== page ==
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In the Path of Progress
Violence and strife are blocking a viable mine

In his own words, Louis Clinton is sitting on a "gold mine." It's really a nickel mine — but a potentially lucrative one. The problem is that there's a danger that "sitting" will become more literal than figurative. Like so much of Indonesia, the Maluku islands, site of the nickel deposits, have been rocked by bloody communal violence for months. The rioting doesn't bother the one-time New York City cop that much. He's operated mines in Indonesia for years, and he knows the kind of profits that are buried at the site near Weda Bay on the island of Halmahera.

But the violence does frighten potential lenders, and Clinton, president of a Canadian company called Weda Bay Minerals, will need at least $600 million to develop the mine, build facilities to process the ore, and construct a deep-water port near the mine to ship it off. The bulk of that will need to come from banks. "If the political situation were better, this project would be booming," says Clinton. As it is, mining won't begin at Weda Bay until the end of next year at the soonest. By then a feasibility study will be completed and presented to potential backers. But if violence continues, it will be difficult to convince anyone to put up funds.

It's almost enough to make foreign mine operators long for the Suharto days, when protests and violence of the sort hampering operations across Indonesia were dealt with decisively. Natural resources provide just the sort of hard currency that is in particularly short supply in Indonesia these days. In 1998 mining companies contributed $571 million to state coffers, no small amount in a country with a budget deficit of $7.1 billion. Mining concerns had a total $7.4 billion invested in Indonesia that year and employed 29,000 people, accordingto the Indonesian Mining Association.

In part, the protests against extraction industries like mining and oil and gas production represent the empowerment of environmentalists and labor activists opposing an industry sometimes guilty of harmful pollution and exploitation of workers. But legitimate protest has become mixed up with wanton destruction or even violence unrelated to the activities of the businesses attacked. Some firms have given up any thought of developing mines in Indonesia. "Frankly speaking, the situation isn't very good," says Paul Coutrier, executive director of the mining association.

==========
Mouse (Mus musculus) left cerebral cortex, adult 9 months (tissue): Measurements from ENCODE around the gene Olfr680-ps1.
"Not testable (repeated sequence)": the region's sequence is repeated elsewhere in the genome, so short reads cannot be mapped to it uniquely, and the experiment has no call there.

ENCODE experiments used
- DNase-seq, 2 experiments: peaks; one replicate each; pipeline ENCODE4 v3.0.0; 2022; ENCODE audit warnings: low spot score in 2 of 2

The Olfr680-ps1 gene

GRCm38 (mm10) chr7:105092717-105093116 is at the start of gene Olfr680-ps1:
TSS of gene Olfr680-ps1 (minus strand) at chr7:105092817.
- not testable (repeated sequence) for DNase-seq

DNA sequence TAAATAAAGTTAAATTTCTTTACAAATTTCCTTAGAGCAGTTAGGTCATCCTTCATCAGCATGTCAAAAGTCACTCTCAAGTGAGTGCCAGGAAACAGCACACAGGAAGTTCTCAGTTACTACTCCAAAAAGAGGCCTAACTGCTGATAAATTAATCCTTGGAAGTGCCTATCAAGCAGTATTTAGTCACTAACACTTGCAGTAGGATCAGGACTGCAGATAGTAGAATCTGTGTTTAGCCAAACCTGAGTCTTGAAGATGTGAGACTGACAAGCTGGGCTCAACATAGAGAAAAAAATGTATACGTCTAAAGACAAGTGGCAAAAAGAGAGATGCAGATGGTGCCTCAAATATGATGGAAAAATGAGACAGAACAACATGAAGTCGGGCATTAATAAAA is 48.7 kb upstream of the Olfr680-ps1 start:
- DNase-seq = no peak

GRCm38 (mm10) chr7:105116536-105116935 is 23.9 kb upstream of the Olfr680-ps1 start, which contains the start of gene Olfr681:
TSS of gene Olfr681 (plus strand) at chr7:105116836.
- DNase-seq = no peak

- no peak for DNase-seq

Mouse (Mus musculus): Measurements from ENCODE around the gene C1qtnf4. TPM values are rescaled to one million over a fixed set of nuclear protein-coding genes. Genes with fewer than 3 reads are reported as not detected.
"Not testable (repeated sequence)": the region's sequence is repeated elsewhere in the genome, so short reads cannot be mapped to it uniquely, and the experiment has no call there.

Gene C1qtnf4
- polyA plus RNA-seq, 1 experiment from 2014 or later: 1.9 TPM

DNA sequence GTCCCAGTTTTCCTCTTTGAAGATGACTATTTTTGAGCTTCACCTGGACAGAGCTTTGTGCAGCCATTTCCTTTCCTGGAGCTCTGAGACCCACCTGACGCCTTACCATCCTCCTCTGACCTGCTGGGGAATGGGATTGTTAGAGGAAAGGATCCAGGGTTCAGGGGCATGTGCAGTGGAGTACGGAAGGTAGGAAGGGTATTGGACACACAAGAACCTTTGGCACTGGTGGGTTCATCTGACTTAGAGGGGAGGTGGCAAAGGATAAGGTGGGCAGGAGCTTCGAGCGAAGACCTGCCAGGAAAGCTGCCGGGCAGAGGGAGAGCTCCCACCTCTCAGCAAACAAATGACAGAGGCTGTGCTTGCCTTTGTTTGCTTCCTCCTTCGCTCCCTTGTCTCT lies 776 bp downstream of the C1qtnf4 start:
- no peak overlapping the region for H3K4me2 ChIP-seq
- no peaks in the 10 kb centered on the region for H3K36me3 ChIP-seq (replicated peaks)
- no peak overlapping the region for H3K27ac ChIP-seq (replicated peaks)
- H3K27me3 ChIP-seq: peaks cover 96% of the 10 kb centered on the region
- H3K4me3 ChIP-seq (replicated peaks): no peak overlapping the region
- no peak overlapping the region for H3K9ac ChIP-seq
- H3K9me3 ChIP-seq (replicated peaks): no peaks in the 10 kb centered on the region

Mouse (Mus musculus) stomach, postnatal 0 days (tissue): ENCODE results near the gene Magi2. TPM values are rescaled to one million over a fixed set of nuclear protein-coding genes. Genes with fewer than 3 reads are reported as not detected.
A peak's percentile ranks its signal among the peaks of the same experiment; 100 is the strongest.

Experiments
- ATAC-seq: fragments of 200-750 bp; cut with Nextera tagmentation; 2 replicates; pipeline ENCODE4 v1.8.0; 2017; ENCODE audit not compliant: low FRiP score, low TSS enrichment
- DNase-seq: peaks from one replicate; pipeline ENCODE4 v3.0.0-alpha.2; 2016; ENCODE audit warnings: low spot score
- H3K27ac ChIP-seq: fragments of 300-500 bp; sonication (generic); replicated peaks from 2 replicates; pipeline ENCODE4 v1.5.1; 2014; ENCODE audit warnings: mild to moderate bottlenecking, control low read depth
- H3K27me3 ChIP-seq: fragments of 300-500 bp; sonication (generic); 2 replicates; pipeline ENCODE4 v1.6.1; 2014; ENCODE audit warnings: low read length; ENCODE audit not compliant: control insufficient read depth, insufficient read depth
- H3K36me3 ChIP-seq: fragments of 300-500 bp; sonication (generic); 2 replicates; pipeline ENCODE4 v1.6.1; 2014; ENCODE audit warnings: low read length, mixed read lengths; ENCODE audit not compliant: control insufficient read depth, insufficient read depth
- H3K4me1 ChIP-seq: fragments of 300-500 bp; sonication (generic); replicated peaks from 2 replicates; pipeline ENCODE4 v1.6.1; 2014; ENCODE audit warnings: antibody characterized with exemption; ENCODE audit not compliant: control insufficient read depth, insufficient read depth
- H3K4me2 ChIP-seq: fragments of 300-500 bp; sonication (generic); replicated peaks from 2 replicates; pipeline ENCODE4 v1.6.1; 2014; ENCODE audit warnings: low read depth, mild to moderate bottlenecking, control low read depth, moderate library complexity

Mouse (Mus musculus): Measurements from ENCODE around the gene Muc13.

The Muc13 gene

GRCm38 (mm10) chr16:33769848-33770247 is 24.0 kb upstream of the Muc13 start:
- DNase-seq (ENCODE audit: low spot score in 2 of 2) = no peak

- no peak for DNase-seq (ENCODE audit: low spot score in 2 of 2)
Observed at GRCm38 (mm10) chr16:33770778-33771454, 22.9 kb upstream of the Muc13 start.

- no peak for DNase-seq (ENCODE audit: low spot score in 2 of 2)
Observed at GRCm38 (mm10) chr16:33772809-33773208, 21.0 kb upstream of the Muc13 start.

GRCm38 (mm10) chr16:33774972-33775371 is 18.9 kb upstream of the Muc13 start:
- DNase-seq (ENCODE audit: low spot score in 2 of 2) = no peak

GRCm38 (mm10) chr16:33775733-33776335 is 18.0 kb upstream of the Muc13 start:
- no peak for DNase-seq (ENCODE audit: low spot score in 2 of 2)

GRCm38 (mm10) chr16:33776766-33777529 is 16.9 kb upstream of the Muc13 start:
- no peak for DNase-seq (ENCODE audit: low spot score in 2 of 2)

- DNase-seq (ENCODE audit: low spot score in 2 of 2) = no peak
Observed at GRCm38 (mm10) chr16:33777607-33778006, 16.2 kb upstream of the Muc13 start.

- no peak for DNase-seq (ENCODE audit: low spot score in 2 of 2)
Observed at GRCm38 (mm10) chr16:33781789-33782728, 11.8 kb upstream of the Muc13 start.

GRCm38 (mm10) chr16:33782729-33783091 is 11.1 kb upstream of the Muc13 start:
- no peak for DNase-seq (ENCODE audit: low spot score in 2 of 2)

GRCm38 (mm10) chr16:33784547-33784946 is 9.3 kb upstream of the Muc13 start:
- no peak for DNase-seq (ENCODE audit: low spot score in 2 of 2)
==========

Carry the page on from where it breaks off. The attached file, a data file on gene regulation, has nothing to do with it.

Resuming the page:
The latest company to feel the heat is PT Caltex Pacific Indonesia, an oil producer on Sumatra, which has been the target of sporadic attacks by local communities since April. The groups have blockaded roads and, in some cases, set fire to vehicles. The unrest is more than just a nuisance: Caltex has been forced to cut production by 30,000 barrels a day — about 5% of its regular output. At current prices that works out to a loss of $300 million a year for the company and partner Pertamina, the state-owned oil company. Robert Galbraith, the company's senior vice president, says it isn't always clear what the protestors want from the company. One day the issue might be the dust thrown up by company trucks and seismic operations. Another, there may be a demand for more jobs.

Just about every mining company in Indonesia has had problems. In Sulawesi, gold miner Newmount Minahasa Raya has shut its mine down four times this year because of protests by locals who say the company cheated them out of their land. Indonesia's largest coal producer, Kaltim Prima Coal, a joint venture between British Petroleum and Rio Tinto of Australia, resumed full production at its Kalimantan mine in August after two months of blockades and occupations by a striking minority of the company's workforce. "Nowhere in the world are people on strike allowed to occupy production facilities and take people hostage," says Noke Kiroyan, president of Rio Tinto's Indonesian subsidiary. Rio Tinto's Kelian Equatorial Mining gold operations in Kalimantan have been hit by local protests that forced it to reduce output.

Despite the protests and violence, the issue that really has everyone worried is a planned devolution of power by the central government to the regions. That change is due to take effect Jan. 1, but the new regulations that will be needed to implement that change are still being worked out. Just last week the central government announced that it was delaying plans to give local authorities the right to negotiate resource concessions. But that decision adds just one more layer of confusion, since Jakarta indicated it will retain control over oil and gas while giving local government the power to handle some mining issues. Delay and uncertainty are the last things Louis Clinton needs. "If [Indonesia] doesn't get its problems solved, we'll have difficulties," says the would-be Weda Bay miner. That's a widely-shared sentiment around Indonesia these days.

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